Q. What Are Oxidation And Three-Way Converters?
A. Oxidation converters control two pollutants-carbon monoxide and hydrocarbons. These gases come into the converter accompanied by enough oxygen to result in oxidation (burning) by flameless combustion. They pass through the substrate which causes the oxidation process to speed up changing them into harmless water vapor and carbon dioxide.
Three-Way converters (also known as Oxidation/Reduction converters) perform the same function as oxidation converters plus they are designed to reduce levels of oxides of nitrogen. Some three-way converters are equipped with an Air Injection Tube. The additional air, which comes from an air pump, assists the chemical reaction in the oxidation catalyst.

Q. What is the ERA Policy On replacement Converters?
A. In August, 1986, the U.S. Environmental Protection Agency issued new guidelines for the construction, efficiency and installation of aftermarket converters. The converters listed in this catalog have been designed, tested, manufactured and proven to meet the ERA policy and emission reduction requirements.

Q. What Does the December 18,1986 Cut Off Date Refer to?
A. Replacement converters built before December 18, 1986 do not comply with the latest EPA policy. The sale and/or installation of those converters may be prosecuted as a tampering violation of the Clean Air Act. Converters built after that date are in compliance. Those converters are permanently labeled with a date code by the manufacturer. The four digit code refers to the month and year of manufacture (example: '0488' is 'April, 1988').

Q. How Do You Determine Which Converter To Use?
A. A vehicle with the wrong type of converter may be considered a tampering violation by the EPA. It is important to use the converters listed in this catalog for the specific applications shown. Sometimes it is difficult to determine what type of converter is on a certain vehicle.

Q. Why Doesn't A Vehicle Pass An Emissions Test?
A. When a Converter does not function, no exhaust gas conversion takes place. Usually the vehicle will run fine, but it will not pass emission test standards. This may be caused solely by a worn or damaged converter. But, it is difficult to diagnose because it involves other emission system components, as well. The most common cause of this problem is lead contamination within the converter. Use of leaded fuel is usually the source of the contamination.

Q. What Makes A Converter Become Red Hot?
A. A Converter will get red hot when raw fuel is introduced directly into it. This is not the problem of the converter itself, but the result of a problem with the fuel system or ignition that allows unburned fuel to pass through the engine to the converter. Possible causes are improper ignition timing, fouled spark plugs, and air pump failure.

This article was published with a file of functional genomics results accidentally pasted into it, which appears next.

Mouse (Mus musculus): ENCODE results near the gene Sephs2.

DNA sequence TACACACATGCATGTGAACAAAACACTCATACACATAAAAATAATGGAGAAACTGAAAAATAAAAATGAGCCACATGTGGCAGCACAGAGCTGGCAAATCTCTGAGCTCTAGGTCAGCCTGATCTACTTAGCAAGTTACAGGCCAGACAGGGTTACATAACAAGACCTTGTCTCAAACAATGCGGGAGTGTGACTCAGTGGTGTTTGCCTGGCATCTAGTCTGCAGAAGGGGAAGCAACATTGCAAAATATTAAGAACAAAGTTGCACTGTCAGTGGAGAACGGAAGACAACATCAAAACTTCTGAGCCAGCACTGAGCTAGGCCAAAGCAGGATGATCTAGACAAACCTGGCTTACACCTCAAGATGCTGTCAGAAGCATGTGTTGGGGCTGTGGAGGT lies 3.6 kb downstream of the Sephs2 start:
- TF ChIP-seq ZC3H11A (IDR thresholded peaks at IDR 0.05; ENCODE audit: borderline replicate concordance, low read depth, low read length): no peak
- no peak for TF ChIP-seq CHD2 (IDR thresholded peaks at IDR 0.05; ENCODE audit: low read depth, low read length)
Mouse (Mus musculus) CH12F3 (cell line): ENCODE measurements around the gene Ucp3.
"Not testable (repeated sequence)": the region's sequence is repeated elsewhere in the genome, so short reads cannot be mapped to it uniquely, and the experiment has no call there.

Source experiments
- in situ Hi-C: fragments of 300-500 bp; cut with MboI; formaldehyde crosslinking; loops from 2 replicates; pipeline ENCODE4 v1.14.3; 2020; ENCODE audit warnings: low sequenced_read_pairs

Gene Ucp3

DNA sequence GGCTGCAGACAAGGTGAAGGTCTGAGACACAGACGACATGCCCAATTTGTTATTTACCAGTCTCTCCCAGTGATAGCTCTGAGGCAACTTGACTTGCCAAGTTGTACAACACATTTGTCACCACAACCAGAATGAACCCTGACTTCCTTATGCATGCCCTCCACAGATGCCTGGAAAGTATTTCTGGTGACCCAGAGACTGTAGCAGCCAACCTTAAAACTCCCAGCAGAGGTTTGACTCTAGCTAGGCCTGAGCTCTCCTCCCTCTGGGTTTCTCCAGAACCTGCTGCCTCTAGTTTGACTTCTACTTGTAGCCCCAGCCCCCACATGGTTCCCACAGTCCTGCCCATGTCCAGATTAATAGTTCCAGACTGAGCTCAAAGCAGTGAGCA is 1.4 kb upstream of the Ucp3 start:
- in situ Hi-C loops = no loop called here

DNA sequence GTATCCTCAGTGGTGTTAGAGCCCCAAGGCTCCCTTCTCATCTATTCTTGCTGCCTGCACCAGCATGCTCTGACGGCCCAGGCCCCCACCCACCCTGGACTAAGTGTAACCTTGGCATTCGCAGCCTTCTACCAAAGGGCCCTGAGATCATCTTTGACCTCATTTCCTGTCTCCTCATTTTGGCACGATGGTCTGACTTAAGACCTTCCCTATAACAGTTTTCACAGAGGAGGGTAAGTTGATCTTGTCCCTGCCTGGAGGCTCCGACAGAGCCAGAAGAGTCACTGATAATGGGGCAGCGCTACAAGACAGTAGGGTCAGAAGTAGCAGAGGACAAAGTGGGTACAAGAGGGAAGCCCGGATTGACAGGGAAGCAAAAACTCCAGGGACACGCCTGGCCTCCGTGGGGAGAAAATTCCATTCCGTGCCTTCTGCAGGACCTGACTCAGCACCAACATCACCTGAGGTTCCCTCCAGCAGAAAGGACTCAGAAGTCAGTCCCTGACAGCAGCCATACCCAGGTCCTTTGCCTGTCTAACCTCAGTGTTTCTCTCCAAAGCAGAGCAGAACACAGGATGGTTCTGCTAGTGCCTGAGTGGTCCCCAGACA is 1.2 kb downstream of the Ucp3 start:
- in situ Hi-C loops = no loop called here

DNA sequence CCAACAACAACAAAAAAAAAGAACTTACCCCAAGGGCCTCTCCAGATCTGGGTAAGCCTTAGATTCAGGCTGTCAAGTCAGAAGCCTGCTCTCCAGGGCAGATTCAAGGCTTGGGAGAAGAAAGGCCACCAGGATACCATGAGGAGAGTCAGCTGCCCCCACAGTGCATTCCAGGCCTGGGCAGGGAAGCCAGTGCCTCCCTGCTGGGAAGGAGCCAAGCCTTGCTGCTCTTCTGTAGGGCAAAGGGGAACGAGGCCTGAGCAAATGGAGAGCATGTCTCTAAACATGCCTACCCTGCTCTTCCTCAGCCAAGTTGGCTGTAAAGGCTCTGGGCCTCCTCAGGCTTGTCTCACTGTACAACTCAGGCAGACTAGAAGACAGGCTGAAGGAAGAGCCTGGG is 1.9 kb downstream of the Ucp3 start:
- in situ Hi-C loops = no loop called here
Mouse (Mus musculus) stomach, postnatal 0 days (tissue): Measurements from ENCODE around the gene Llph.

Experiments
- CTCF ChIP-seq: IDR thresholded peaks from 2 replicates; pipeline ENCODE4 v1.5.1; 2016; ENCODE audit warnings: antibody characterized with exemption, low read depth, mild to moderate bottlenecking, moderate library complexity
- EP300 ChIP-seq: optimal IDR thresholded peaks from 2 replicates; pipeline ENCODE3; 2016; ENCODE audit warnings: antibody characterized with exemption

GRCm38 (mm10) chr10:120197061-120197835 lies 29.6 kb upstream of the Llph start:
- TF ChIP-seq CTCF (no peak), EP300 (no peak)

Q. What Causes A Converter To Become Clogged?
A. If a converter is operated too long at a high temperature, its substrate may 'melt down' and turn into a solid mass inside the converter. The vehicle may seem sluggish, as if there were a loss of power. Again, an engine and/or fuel system malfunction is allowing a rich fuel mixture to reach the converter. If the problem is not diagnosed and corrected, future converter failures may occur.

Q. What Causes The Replacement Rubber Air Hose To Burn or Melt?
A. The air pump or check Valve could be malfunctioning. The universal hoses listed in this catalog are made of a high temperature (up to 550F) Silicone rubber. Their purpose is to transport air (up to 125F) to the converter. Under proper operating conditions they will not burn or melt. However, if hot exhaust gases back-up from the converter into the hose, damage could occur.

Q. Why Does The Exhaust Have A 'Rotten Egg' Smell?
A. Many times on first start-up in the morning, the exhaust may smell like 'rotten eggs'. This is due to rich fuel condition with a cold engine. However, as the engine warms up, this smell should go away. If it does not, converter damage could possibly follow with extended driving.

Q. What Is The Converter Warranty?
A. The converters listed in this catalog are warranteed to meet the Federal ERA emission reduction requirement for 25,000 miles. Also, the converter shell is warranteed for five years or 50,000 miles, whichever occurs first.

Q. What Should Be Done With The Warranty Card?
A. The registration section must be filled in by the installer and mailed to the address indicated. The warranty statement and sales receipt should be kept by the consumer for future reference.

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Catalytic Converter